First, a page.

Ask Dr. NerdLove: Wolf Like Me

Dear Doctor,

I have a problem in that I have quite a hairy chest, not so much Huge Jackman Wolverine as it is Teen-wolf.  Now I can joke about it all I want by saying I put a towel down on my chest before having sex as it saves her on getting carpet burn, but it’s getting to a stage where both my male and female friends are saying that something needs to be done about it but if I get something done I’d then be a ‘metro-fag’. Apart from their horrible flawed logic is there any thing you can advise as to what a sasquatch can do?

Or even how a guy can go about shaping his personal appearance to make sure that he doesn’t scare off the girl with a pedo-neck beard?

Your friends are profoundly unhelpful. Nothing like telling you to do something then calling you a “metro-fag” (what is that, anyway? A gay subway stop?) if you do.

Quit listening to ’em and learn the fine art of manscaping.

You have a few options that vary in terms of time, commitment, cost and pain tolerance. To start with, you could always take things on as a DIY project and just trim that sucker yourself. Norelco makes a line of body-groomers for men specifically designed for taming body hair above and below the belt. Find one that works for you, set the clip guard and start trimming your chest hair down to something more maintainable. Trimming your chest hair to one length and the hair on your abdomen to a shorter one will also make your chest look larger and your stomach look smaller and leaner. Plus, trimming down the hair will help show off your definition. A combination of trimming and a depilatory cream like Nair (who make a line of products for men now) will help get things under control. Just be careful; if you have sensitive skin, Nair can cause rashes and if you try to use it somewhere sensitive, it’s gonna sting like a mother.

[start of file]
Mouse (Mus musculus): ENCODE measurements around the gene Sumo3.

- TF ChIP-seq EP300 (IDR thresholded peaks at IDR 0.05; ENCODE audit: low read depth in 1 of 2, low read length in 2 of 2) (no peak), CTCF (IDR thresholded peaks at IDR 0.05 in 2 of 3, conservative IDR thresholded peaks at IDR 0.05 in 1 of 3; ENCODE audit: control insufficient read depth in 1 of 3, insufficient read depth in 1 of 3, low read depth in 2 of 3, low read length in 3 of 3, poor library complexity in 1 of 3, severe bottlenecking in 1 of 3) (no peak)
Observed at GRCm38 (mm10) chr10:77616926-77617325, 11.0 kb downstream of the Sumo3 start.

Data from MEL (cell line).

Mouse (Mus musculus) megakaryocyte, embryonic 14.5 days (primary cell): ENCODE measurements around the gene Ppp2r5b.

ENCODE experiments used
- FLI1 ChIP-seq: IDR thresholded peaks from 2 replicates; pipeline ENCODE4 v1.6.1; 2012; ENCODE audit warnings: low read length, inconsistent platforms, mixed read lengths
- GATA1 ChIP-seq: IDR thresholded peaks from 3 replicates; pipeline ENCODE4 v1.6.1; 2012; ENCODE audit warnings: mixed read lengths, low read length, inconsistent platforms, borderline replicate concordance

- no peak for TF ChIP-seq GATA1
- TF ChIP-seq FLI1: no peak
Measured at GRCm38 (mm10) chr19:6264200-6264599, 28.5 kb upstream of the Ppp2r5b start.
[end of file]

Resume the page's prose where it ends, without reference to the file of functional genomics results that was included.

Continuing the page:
If you’re so fuzzy (like, Robin Williams’ yeti-pelt fuzzy) that you can’t actually see skin, you may want to consider waxing or sugaring. Yes, it’s going to hurt like a son-of-a-bitch… and yet women are busy getting their crotches waxed, so man up and take it, ya wuss. This sort of hair removal will leave you completely smooth chested for somewhere between two to six weeks, depending on your usual hair-growth patterns. You’ll need to do some due diligence afterwards with tweezers, toner and astringent; waxing can lead to ingrown hairs and there’s nothing quite like trying to deal with chest acne before a date.  Sugaring will be a little easier on your skin, but salons that offer it can be few and far between. Check with Google and Yelp to see whether anyone in your area offers it.

Your other options involve permanent removal. Electrolysis is one method, zapping each individual hair follicle with electricity, killing the follicle dead. You would need multiple sessions to permanently remove the hair growth, especially if your chest-thatch is as thick as you say it is. It’s also currently the only way to permanently remove light-colored hair.

Laser hair removal is another option, but under limited conditions; you want a great deal of contrast between the hair and skin. If you have light hair and light skin, you’re not a good candidate for laser hair removal. If you have dark, coarse hair with light skin, you’re pretty much an ideal candidate. Plus, c’mon. It’s about as freaking sci-fi as it gets! Betting bombarded with lasers! It seems like you should sign a disclaimer claiming that you won’t get upset with them if you don’t develop superpowers!